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While some of 2018’s Best Picture nominees rely on spectacle, Three Billboards Outside Ebbing, Missouri, reminds people that a tight script and brilliant performances will always outshine visual effects or a flashy set design. 

Frances McDormand stars as Mildred Hayes, a single mother whose daughter was raped and murdered prior to the events of the film. Hayes blames the local police chief, Bill Willoughby (Woody Harrelson), for failing to investigate the crime, so she rents out three abandoned billboards criticizing Willoughby and the rest of the police department. Mildred is forced to endure backlash from the community, especially from racist police officer Jason Dixon (Sam Rockwell).

McDormand defies the typical one-note strong female protagonist performance that we’ve seen so many times before in films like Alien and Mad Max: Fury Road. While McDormand’s character is undoubtedly a force to be reckoned with — there’s a jaw-dropping scene in a dentist’s office that showcases her fierceness — she also cares deeply about certain members of the community. Throughout the film, she develops a complex relationship with Harrelson’s character as she seeks justice for her daughter’s murder. McDormand’s character is given much more depth while she and Harrelson are on screen together, showing the audience that she isn’t just a lunatic on a mission.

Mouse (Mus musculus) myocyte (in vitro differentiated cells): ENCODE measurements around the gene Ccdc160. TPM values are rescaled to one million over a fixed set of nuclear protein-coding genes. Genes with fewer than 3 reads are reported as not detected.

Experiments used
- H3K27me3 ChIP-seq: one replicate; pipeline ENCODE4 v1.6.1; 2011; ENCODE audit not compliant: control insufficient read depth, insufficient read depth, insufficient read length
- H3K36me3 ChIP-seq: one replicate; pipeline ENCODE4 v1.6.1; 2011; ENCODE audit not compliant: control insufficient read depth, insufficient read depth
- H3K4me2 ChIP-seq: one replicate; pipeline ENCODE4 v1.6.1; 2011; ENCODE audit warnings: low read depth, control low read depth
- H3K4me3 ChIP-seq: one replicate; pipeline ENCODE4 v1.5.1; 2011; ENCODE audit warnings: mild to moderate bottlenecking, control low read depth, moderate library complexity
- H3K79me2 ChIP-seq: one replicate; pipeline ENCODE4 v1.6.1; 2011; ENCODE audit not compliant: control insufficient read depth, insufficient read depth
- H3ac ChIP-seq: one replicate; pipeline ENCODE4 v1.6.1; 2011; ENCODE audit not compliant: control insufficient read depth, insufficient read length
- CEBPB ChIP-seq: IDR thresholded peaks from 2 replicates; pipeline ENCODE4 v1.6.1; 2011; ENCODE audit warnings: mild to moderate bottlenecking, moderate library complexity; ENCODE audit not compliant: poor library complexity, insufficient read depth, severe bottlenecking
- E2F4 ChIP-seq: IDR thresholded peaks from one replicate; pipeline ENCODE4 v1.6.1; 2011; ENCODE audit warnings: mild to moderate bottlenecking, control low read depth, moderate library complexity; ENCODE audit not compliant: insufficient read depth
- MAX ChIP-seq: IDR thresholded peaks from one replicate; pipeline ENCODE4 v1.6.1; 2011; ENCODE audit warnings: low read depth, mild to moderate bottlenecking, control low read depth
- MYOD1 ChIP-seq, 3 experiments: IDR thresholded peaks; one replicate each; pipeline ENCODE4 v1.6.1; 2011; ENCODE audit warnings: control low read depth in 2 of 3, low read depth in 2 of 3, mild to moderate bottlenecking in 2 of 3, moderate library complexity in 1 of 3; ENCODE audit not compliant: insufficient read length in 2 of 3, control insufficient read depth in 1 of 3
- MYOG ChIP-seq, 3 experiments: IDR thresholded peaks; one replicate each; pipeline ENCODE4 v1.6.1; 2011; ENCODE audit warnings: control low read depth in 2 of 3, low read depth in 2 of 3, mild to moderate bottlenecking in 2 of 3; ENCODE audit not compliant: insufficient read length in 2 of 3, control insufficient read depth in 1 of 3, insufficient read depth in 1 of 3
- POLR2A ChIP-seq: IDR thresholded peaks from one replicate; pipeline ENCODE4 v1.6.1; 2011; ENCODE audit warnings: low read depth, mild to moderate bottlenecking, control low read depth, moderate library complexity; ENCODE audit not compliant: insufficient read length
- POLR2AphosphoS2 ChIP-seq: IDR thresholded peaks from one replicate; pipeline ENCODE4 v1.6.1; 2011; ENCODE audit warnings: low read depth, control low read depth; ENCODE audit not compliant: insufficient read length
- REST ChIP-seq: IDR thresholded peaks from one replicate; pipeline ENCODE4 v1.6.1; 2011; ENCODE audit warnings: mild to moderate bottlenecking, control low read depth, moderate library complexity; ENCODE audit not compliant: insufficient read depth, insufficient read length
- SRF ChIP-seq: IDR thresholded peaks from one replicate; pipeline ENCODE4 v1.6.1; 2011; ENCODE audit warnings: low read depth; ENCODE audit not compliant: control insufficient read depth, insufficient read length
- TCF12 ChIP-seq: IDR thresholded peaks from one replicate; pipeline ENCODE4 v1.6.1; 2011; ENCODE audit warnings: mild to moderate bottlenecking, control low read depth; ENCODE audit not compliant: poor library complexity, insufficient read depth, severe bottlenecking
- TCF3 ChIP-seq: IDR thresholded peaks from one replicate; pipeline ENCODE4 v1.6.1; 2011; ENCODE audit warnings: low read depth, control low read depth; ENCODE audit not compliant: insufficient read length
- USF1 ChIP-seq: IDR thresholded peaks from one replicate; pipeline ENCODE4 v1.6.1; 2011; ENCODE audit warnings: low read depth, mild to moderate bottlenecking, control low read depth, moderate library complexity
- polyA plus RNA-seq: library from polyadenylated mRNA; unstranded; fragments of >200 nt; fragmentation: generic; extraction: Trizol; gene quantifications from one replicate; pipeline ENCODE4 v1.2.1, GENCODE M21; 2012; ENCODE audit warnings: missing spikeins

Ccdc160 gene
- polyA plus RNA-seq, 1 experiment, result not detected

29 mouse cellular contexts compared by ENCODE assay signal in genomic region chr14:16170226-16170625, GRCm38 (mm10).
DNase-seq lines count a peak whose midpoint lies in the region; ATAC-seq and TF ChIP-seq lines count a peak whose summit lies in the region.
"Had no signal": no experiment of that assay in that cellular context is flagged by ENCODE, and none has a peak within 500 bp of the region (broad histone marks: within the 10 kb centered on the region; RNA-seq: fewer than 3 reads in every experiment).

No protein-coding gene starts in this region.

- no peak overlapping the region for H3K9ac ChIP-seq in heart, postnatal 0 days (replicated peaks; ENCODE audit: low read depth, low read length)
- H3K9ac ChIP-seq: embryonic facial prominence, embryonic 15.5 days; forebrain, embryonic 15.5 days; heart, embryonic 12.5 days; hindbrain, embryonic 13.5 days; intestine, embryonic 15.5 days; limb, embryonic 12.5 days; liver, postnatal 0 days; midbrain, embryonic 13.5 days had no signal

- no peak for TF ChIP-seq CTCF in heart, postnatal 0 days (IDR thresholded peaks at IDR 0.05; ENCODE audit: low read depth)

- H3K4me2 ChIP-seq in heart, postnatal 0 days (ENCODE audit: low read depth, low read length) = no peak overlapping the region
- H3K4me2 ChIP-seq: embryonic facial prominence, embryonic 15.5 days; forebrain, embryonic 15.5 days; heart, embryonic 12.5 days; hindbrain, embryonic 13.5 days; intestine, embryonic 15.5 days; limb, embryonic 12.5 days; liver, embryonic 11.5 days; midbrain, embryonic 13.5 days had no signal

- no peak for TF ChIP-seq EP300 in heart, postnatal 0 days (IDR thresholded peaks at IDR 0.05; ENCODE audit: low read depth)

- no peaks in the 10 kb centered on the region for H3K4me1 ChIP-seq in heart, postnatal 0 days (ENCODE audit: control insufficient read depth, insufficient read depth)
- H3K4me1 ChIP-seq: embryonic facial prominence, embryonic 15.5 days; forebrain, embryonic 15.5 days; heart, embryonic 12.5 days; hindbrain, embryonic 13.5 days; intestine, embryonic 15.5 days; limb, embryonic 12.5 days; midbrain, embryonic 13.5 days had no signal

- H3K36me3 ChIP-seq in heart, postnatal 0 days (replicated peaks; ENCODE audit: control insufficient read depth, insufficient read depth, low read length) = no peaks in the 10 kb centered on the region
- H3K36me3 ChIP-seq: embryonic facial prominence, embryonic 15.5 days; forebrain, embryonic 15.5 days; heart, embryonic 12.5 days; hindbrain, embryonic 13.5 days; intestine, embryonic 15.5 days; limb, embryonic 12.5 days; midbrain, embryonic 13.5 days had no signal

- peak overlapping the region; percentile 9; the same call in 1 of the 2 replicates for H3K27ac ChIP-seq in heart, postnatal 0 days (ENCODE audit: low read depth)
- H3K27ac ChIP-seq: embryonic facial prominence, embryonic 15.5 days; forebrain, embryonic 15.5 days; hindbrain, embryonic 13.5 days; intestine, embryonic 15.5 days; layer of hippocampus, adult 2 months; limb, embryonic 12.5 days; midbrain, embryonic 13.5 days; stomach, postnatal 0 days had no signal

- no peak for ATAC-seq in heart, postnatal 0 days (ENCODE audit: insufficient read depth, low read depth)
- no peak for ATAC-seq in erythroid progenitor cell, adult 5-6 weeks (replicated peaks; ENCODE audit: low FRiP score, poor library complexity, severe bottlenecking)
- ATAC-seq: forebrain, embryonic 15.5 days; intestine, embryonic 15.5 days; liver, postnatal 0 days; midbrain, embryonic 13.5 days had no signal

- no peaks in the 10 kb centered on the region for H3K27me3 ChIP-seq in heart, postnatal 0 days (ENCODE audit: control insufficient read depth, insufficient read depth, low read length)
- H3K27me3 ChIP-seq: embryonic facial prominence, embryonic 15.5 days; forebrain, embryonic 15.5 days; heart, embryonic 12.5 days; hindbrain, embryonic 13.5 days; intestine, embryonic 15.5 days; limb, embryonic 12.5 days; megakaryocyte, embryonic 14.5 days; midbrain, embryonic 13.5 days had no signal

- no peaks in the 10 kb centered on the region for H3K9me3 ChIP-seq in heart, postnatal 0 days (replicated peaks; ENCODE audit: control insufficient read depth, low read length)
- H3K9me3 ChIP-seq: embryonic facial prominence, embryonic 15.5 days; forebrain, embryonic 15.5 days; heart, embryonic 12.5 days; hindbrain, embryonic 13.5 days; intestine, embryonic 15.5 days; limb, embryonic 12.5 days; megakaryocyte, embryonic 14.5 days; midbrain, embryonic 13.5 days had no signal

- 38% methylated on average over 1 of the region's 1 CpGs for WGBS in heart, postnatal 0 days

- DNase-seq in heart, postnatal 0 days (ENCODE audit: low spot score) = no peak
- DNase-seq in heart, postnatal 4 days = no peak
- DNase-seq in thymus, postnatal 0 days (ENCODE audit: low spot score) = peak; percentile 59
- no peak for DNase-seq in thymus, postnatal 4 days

Rockwell’s character, arguably, has more development than any of the others. His performance as a sniveling, racist bigot is cringeworthy in all of the best ways. Any time a character is so hateable that you’re actively rooting against them for most of the movie, you know the performance is special — even if the character is the literal scum of the earth. 

Besides McDormand, Harrelson and Rockwell, all of the other supporting characters give incredible performances as wacky townspeople. Caleb Landry Jones, Clarke Peters and Peter Dinklage have a combined screen time of maybe 15 minutes, but they’re all able to achieve strong character development in a short amount of time. 

There’s not a whole lot to complain about in Three Billboards. It’s a pretty awesome movie. The script was sharp because it wasn’t too long, and every performance in the film is outstanding. There’s a reason the film is dominating award season, and hopefully its momentum continues.

Rating: 4.5/5

@Heeeeeres_Jonny

jp351014@ohio.edu

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